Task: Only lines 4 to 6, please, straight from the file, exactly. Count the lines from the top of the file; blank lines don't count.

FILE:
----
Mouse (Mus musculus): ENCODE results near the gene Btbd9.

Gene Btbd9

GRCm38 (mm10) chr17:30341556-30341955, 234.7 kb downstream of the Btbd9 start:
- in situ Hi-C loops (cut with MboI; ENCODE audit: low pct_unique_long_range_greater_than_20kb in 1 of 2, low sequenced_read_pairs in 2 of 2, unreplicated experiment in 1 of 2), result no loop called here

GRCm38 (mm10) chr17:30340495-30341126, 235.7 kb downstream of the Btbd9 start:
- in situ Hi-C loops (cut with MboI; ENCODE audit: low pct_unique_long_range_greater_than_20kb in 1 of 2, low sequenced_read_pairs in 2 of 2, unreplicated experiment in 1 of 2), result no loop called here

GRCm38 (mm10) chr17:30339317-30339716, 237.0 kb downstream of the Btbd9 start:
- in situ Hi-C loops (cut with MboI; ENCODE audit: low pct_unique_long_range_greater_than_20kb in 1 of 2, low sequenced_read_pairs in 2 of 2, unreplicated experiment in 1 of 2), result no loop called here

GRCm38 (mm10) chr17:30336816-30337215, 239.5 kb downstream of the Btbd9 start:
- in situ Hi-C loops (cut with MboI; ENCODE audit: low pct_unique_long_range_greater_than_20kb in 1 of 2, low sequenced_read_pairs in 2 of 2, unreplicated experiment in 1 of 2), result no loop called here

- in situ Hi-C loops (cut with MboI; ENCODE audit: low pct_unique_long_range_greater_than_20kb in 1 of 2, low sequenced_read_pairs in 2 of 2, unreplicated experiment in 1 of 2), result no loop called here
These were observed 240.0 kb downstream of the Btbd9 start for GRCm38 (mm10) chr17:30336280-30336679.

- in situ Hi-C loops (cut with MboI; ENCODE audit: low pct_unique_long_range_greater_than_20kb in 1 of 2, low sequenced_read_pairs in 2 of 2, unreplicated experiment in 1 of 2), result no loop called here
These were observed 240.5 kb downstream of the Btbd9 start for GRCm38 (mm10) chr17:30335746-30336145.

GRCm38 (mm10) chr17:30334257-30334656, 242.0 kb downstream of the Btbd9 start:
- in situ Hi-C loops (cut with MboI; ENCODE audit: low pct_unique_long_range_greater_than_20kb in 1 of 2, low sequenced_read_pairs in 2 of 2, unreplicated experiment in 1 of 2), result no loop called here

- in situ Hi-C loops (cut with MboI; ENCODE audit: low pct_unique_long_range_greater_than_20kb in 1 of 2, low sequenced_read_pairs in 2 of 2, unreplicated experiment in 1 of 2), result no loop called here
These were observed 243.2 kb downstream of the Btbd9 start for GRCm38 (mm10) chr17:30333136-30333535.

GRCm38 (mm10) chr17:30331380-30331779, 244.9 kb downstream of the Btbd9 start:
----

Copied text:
- in situ Hi-C loops (cut with MboI; ENCODE audit: low pct_unique_long_range_greater_than_20kb in 1 of 2, low sequenced_read_pairs in 2 of 2, unreplicated experiment in 1 of 2), result no loop called here

GRCm38 (mm10) chr17:30340495-30341126, 235.7 kb downstream of the Btbd9 start:
- in situ Hi-C loops (cut with MboI; ENCODE audit: low pct_unique_long_range_greater_than_20kb in 1 of 2, low sequenced_read_pairs in 2 of 2, unreplicated experiment in 1 of 2), result no loop called here